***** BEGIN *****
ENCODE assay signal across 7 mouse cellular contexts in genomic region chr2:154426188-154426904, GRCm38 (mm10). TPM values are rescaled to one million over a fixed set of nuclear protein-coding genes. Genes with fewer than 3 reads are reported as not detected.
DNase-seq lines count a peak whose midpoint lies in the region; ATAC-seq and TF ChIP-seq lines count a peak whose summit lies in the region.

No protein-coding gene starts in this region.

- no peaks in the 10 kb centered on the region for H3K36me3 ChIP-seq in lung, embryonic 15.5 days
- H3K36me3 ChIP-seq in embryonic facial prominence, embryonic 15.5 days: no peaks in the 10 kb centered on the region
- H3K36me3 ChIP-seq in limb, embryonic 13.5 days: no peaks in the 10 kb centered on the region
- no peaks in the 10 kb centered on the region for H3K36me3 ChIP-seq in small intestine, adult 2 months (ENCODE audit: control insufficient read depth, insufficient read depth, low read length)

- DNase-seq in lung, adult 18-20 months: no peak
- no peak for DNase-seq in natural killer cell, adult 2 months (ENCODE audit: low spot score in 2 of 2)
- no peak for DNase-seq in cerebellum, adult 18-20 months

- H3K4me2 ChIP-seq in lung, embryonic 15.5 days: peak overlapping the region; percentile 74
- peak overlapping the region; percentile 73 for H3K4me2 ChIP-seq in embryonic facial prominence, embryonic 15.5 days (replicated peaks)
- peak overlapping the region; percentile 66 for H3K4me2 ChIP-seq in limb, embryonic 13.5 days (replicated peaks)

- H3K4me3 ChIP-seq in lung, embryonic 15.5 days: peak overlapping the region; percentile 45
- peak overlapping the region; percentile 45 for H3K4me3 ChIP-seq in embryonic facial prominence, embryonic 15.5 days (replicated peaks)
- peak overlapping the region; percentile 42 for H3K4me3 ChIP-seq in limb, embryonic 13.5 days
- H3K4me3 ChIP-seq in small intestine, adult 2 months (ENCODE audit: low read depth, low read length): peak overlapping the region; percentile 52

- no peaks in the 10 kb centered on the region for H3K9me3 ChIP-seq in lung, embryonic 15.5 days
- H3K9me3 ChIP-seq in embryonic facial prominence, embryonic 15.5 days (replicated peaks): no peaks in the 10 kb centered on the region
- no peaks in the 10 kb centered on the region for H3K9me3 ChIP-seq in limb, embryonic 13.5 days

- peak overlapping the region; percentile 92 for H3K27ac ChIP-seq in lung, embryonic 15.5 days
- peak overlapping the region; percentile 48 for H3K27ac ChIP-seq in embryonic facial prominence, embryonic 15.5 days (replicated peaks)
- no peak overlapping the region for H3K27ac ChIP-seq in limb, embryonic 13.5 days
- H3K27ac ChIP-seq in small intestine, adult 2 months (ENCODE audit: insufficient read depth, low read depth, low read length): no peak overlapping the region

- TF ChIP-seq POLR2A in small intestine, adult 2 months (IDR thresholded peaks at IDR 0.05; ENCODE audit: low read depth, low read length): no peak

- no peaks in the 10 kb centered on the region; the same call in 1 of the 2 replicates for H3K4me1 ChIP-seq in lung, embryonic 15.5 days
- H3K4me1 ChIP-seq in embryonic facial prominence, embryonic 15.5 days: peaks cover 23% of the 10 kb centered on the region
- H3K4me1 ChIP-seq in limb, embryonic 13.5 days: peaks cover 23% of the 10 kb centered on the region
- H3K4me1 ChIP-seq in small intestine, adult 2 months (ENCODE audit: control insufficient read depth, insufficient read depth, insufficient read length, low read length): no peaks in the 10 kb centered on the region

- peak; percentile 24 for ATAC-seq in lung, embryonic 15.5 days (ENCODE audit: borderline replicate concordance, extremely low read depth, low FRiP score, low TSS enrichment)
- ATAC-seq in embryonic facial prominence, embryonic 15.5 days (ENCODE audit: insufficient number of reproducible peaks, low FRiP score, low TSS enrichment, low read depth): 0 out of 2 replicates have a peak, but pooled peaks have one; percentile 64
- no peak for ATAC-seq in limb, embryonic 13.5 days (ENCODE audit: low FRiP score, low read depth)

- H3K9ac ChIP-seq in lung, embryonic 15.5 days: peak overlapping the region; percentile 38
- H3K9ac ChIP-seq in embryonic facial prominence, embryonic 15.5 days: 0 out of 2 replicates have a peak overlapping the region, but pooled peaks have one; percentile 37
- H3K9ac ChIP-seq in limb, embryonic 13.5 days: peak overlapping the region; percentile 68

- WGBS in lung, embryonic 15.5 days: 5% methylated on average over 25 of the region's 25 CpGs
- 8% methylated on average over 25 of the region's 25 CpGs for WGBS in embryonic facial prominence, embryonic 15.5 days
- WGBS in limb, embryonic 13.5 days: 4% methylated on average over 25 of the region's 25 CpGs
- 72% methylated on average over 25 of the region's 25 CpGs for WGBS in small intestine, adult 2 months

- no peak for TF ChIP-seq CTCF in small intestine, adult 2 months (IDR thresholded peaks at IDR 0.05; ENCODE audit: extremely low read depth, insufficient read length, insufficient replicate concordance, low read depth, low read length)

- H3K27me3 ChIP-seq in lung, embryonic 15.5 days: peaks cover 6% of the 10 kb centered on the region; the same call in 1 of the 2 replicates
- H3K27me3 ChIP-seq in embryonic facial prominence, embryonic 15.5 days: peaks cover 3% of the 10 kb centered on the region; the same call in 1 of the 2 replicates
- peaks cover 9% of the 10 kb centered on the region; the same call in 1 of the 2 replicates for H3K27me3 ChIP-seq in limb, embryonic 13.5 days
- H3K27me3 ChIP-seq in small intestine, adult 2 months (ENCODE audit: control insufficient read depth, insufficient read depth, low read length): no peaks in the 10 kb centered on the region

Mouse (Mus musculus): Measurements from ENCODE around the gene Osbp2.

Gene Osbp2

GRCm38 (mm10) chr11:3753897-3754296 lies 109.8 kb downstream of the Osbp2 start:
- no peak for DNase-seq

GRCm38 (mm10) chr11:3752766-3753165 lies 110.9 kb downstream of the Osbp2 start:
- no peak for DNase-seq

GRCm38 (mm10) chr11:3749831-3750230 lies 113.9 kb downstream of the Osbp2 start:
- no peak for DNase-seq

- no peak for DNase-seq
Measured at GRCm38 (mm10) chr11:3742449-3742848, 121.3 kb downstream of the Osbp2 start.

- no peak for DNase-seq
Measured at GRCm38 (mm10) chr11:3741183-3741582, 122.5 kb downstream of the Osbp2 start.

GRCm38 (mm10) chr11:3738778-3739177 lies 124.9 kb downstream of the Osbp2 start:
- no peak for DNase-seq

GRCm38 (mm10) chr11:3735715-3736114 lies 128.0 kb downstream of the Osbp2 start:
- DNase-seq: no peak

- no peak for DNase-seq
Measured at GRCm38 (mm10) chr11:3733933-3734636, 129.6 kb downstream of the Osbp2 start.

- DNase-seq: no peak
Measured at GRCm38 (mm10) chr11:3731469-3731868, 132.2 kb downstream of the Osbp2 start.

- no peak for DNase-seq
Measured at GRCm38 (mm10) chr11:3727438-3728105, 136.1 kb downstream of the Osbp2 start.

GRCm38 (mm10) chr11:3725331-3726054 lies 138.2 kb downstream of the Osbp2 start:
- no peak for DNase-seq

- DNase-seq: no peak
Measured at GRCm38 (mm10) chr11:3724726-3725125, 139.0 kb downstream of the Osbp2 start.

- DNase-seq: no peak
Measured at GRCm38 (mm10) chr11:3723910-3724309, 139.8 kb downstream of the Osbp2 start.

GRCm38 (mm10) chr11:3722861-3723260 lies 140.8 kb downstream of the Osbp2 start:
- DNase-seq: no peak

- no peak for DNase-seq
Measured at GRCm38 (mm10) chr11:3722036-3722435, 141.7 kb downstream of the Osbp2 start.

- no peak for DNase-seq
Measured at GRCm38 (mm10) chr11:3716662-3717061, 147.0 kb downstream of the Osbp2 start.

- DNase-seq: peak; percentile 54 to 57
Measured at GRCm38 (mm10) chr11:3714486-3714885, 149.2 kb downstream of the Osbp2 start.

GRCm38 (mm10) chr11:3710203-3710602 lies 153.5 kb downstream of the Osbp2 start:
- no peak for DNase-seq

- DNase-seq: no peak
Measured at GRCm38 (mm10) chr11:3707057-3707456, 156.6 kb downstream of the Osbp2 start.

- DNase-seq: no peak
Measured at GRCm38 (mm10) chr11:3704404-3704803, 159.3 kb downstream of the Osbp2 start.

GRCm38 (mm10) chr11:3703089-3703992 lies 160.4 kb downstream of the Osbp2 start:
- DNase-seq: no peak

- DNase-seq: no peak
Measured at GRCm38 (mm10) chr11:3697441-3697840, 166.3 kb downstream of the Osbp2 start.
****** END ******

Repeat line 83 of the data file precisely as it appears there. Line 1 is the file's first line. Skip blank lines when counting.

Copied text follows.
- DNase-seq: no peak